“There is,” explains Christina Gordon, Sexual and Relationship Psychotherapist, “something about the instant gratification of being online. It activates a particular part of the brain where it becomes compulsive – I think with any sort of screen-based technology people get really hooked in; they can flit from one thing to another without having to think about what they're doing. Nowadays it's not easy to avoid technology; we're surrounded by all these different gadgets all interrelating at the same time but we have to learn how to manage it, otherwise we end up with a relationship with a device rather than our partner.” The irony is, of course, that by connecting through social networking we're communicating with people – but not those sat in the same room as us. Even I've noticed if I'm watching TV I'm checking on Twitter what other people are saying, rather than speaking to my husband – and as a relationship therapist I know that's not very healthy.'

Christina recommends talking to your partner and, as with all relationships, the key is to finding some middle ground. “You probably need to deal with it quite sensitively to avoid the risk of being a ‘nag’ or seeming overly critical,” she says. “Suggest that they cut it down to half an hour or one hour per evening, leaving the rest of the evening to sit down spend time together.” Christina explains that it's also crucial that couples reconnect. “Get some couple time away from house, away from constraints of family life: take time out of lives as parents and as workers to do something that is fun for both of you. By doing it regularly, say, once a fortnight, you can begin to recapture what it is you really liked about the other person. You also get the space to talk about things without pressures of the home – the washing up, the laundry and so on. And of course, leave phones off.”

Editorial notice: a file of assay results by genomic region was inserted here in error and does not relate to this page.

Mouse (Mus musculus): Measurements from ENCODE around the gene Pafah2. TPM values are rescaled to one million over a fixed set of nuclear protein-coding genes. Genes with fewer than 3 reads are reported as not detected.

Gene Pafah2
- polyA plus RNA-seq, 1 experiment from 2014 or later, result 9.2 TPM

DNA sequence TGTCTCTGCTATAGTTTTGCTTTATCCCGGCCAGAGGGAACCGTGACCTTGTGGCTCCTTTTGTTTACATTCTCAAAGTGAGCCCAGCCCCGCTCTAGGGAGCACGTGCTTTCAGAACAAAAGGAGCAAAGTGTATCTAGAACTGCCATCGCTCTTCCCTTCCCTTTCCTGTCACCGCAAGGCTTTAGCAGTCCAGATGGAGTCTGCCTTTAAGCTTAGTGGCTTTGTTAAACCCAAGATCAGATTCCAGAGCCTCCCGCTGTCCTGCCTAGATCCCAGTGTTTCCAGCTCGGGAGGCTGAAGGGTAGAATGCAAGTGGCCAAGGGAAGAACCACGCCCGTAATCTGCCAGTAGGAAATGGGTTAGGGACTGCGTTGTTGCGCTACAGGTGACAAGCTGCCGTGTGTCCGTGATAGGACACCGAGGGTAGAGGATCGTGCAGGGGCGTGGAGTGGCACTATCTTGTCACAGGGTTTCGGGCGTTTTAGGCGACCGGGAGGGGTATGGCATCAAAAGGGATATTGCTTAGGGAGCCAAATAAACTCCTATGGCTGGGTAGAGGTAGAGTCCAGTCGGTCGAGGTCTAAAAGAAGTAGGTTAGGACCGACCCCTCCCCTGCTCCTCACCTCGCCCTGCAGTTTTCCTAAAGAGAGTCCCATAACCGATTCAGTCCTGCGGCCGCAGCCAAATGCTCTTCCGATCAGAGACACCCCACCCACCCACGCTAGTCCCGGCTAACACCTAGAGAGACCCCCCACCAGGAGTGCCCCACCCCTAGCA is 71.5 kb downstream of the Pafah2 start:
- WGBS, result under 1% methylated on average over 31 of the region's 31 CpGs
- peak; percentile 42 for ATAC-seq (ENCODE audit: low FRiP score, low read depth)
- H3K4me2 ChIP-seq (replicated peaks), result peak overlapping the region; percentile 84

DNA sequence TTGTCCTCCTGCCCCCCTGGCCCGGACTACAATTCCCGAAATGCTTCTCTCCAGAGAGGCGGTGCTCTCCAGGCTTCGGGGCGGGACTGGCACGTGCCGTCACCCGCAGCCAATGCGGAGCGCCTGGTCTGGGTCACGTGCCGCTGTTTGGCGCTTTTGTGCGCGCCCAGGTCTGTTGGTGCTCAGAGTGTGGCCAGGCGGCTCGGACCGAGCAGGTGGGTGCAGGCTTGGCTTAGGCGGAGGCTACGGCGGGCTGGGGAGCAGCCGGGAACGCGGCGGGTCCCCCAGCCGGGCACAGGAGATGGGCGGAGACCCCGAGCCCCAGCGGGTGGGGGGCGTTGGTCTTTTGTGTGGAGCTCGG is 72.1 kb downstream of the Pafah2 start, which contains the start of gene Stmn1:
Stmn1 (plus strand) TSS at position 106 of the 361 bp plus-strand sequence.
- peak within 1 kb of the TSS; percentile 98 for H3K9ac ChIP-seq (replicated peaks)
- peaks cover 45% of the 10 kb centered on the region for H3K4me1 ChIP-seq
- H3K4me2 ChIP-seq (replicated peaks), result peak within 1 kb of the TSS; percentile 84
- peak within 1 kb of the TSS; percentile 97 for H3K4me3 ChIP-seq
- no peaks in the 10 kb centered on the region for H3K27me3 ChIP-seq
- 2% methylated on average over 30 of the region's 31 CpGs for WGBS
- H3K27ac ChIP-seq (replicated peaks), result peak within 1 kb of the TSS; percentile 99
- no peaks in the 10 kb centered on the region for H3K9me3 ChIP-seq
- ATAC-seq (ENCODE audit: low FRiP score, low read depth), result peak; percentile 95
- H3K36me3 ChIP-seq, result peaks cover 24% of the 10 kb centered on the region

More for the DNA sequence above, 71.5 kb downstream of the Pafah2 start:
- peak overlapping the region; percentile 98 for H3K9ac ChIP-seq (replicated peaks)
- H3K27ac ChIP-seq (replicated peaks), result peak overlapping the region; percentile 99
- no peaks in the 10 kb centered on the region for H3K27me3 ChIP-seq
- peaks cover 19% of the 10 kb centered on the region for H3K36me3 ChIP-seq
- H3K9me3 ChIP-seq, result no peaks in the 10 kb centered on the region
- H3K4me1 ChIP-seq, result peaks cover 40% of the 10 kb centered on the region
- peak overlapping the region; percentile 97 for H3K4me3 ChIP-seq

Sarah says that seeing so many marriages grind to a halt has affected her own behaviour: “It makes you realise where people go wrong, and I see the same thing all the time. You meet someone, you fall in love, then maybe a work promotion or a family comes along and the one thing that can slide is the marriage. You stop going out together, you stop making an effort because you can't be bothered, it's much easier to play with your iPhone.”

“Technology is very much present and with us now and it's not going anywhere,” adds Christina. “It's in people's houses constantly and I don't think we've learned how to moderate our use of it, but we're going to have to do otherwise we're going to have people hooked into their own devices.”


Now, if you'll excuse me, I'm going to switch my husband's iPhone off and book a babysitter.

• Sarah Cousins, Partner:

• Resolution is an organisation that believes in a constructive, non-confrontational approach to family law matters. You can find a member family lawyer through their website at

• Christina Gordon, Sexual & Relationship Psychotherapist:

• Relate offers marriage counselling; to find your nearest counsellor visit